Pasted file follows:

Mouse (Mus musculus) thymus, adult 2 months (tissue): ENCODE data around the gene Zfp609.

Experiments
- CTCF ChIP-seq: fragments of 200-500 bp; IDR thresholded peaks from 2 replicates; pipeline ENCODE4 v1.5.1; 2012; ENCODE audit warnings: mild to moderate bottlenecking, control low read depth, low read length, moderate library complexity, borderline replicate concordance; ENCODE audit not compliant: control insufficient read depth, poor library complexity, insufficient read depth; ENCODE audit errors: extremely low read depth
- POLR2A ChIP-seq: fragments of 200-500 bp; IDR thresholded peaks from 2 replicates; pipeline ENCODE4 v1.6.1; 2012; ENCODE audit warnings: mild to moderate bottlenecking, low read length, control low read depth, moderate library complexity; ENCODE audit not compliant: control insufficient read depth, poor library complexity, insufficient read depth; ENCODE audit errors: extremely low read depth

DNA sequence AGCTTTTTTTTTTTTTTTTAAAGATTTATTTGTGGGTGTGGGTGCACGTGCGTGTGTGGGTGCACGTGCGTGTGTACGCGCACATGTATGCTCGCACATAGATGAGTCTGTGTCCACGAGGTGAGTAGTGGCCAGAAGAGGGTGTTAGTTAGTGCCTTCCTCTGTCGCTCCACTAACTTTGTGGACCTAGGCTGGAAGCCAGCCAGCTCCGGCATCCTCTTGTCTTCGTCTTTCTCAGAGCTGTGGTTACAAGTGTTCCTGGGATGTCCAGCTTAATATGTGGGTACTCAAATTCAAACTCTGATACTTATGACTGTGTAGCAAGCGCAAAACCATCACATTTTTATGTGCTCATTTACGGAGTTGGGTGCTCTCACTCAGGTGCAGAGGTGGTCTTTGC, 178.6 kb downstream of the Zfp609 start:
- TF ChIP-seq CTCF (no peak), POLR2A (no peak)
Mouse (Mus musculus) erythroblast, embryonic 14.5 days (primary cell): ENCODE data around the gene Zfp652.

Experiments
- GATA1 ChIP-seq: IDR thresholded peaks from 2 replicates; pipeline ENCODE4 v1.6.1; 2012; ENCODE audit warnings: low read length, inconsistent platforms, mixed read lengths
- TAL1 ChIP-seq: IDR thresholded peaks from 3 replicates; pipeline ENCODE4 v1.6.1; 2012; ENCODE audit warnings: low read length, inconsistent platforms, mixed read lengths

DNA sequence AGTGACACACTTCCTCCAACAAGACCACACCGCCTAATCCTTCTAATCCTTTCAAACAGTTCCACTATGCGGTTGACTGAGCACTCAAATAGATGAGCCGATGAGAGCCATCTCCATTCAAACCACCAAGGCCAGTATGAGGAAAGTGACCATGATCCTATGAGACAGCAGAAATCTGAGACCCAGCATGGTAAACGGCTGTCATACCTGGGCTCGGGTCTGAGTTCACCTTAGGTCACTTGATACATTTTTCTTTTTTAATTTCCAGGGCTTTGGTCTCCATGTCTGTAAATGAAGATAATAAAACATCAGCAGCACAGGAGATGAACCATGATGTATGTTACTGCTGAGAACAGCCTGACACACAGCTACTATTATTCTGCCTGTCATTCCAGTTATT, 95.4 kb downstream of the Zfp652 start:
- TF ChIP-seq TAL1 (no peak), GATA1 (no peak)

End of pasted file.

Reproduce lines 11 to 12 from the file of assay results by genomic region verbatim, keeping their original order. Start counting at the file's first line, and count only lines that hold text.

DNA sequence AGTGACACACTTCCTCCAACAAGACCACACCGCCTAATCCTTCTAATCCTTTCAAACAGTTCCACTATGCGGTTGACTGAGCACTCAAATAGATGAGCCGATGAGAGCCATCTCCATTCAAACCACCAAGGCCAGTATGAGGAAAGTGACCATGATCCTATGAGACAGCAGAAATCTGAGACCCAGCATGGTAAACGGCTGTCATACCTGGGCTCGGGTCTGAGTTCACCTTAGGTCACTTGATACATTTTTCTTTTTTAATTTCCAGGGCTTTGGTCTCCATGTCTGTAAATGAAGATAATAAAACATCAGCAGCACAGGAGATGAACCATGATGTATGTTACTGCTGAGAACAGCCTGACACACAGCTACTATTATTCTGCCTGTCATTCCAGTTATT, 95.4 kb downstream of the Zfp652 start:
- TF ChIP-seq TAL1 (no peak), GATA1 (no peak)